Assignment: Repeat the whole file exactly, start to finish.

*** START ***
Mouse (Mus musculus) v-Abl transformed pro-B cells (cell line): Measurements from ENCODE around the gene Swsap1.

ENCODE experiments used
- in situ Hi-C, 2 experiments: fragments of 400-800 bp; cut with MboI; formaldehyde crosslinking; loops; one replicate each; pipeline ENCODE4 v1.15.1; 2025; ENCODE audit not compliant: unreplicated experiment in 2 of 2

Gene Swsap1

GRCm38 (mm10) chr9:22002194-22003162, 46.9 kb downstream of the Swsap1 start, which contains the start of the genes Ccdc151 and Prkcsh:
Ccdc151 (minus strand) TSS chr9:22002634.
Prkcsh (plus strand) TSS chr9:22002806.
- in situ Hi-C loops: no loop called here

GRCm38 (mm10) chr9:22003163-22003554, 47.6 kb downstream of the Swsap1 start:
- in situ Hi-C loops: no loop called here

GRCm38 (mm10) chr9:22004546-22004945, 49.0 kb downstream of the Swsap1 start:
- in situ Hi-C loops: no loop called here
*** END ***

Mouse (Mus musculus) v-Abl transformed pro-B cells (cell line): Measurements from ENCODE around the gene Swsap1.

ENCODE experiments used
- in situ Hi-C, 2 experiments: fragments of 400-800 bp; cut with MboI; formaldehyde crosslinking; loops; one replicate each; pipeline ENCODE4 v1.15.1; 2025; ENCODE audit not compliant: unreplicated experiment in 2 of 2

Gene Swsap1

GRCm38 (mm10) chr9:22002194-22003162, 46.9 kb downstream of the Swsap1 start, which contains the start of the genes Ccdc151 and Prkcsh:
Ccdc151 (minus strand) TSS chr9:22002634.
Prkcsh (plus strand) TSS chr9:22002806.
- in situ Hi-C loops: no loop called here

GRCm38 (mm10) chr9:22003163-22003554, 47.6 kb downstream of the Swsap1 start:
- in situ Hi-C loops: no loop called here

GRCm38 (mm10) chr9:22004546-22004945, 49.0 kb downstream of the Swsap1 start:
- in situ Hi-C loops: no loop called here